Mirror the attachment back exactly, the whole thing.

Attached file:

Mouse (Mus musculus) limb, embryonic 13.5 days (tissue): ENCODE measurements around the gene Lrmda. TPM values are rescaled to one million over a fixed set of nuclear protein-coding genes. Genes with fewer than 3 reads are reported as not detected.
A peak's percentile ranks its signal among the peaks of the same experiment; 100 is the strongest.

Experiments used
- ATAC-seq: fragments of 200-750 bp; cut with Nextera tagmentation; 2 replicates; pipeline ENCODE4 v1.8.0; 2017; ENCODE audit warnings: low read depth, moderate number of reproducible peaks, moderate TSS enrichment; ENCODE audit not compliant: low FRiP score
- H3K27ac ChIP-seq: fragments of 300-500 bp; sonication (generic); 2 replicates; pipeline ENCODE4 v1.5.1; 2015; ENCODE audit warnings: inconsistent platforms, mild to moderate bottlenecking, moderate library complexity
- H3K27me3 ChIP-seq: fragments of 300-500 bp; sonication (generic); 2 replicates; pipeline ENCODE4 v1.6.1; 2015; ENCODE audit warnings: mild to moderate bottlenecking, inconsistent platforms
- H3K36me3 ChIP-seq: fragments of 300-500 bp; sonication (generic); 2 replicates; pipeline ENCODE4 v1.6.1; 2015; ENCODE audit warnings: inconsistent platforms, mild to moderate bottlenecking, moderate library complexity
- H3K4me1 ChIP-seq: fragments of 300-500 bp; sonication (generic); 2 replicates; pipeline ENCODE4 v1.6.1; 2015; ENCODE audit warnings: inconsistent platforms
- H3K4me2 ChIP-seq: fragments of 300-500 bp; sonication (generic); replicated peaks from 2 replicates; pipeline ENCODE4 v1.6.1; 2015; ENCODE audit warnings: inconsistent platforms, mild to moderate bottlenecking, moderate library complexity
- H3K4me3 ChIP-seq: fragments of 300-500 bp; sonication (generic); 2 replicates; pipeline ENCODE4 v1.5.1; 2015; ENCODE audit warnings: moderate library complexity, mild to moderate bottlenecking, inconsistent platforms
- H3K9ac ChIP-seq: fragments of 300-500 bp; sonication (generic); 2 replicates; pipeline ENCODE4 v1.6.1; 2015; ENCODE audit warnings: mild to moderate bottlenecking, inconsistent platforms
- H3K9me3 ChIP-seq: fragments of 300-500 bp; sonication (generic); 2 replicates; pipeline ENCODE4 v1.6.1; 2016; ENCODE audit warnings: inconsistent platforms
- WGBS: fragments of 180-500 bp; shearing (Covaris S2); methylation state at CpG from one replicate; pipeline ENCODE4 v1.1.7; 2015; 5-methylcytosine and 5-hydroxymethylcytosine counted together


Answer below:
Mouse (Mus musculus) limb, embryonic 13.5 days (tissue): ENCODE measurements around the gene Lrmda. TPM values are rescaled to one million over a fixed set of nuclear protein-coding genes. Genes with fewer than 3 reads are reported as not detected.
A peak's percentile ranks its signal among the peaks of the same experiment; 100 is the strongest.

Experiments used
- ATAC-seq: fragments of 200-750 bp; cut with Nextera tagmentation; 2 replicates; pipeline ENCODE4 v1.8.0; 2017; ENCODE audit warnings: low read depth, moderate number of reproducible peaks, moderate TSS enrichment; ENCODE audit not compliant: low FRiP score
- H3K27ac ChIP-seq: fragments of 300-500 bp; sonication (generic); 2 replicates; pipeline ENCODE4 v1.5.1; 2015; ENCODE audit warnings: inconsistent platforms, mild to moderate bottlenecking, moderate library complexity
- H3K27me3 ChIP-seq: fragments of 300-500 bp; sonication (generic); 2 replicates; pipeline ENCODE4 v1.6.1; 2015; ENCODE audit warnings: mild to moderate bottlenecking, inconsistent platforms
- H3K36me3 ChIP-seq: fragments of 300-500 bp; sonication (generic); 2 replicates; pipeline ENCODE4 v1.6.1; 2015; ENCODE audit warnings: inconsistent platforms, mild to moderate bottlenecking, moderate library complexity
- H3K4me1 ChIP-seq: fragments of 300-500 bp; sonication (generic); 2 replicates; pipeline ENCODE4 v1.6.1; 2015; ENCODE audit warnings: inconsistent platforms
- H3K4me2 ChIP-seq: fragments of 300-500 bp; sonication (generic); replicated peaks from 2 replicates; pipeline ENCODE4 v1.6.1; 2015; ENCODE audit warnings: inconsistent platforms, mild to moderate bottlenecking, moderate library complexity
- H3K4me3 ChIP-seq: fragments of 300-500 bp; sonication (generic); 2 replicates; pipeline ENCODE4 v1.5.1; 2015; ENCODE audit warnings: moderate library complexity, mild to moderate bottlenecking, inconsistent platforms
- H3K9ac ChIP-seq: fragments of 300-500 bp; sonication (generic); 2 replicates; pipeline ENCODE4 v1.6.1; 2015; ENCODE audit warnings: mild to moderate bottlenecking, inconsistent platforms
- H3K9me3 ChIP-seq: fragments of 300-500 bp; sonication (generic); 2 replicates; pipeline ENCODE4 v1.6.1; 2016; ENCODE audit warnings: inconsistent platforms
- WGBS: fragments of 180-500 bp; shearing (Covaris S2); methylation state at CpG from one replicate; pipeline ENCODE4 v1.1.7; 2015; 5-methylcytosine and 5-hydroxymethylcytosine counted together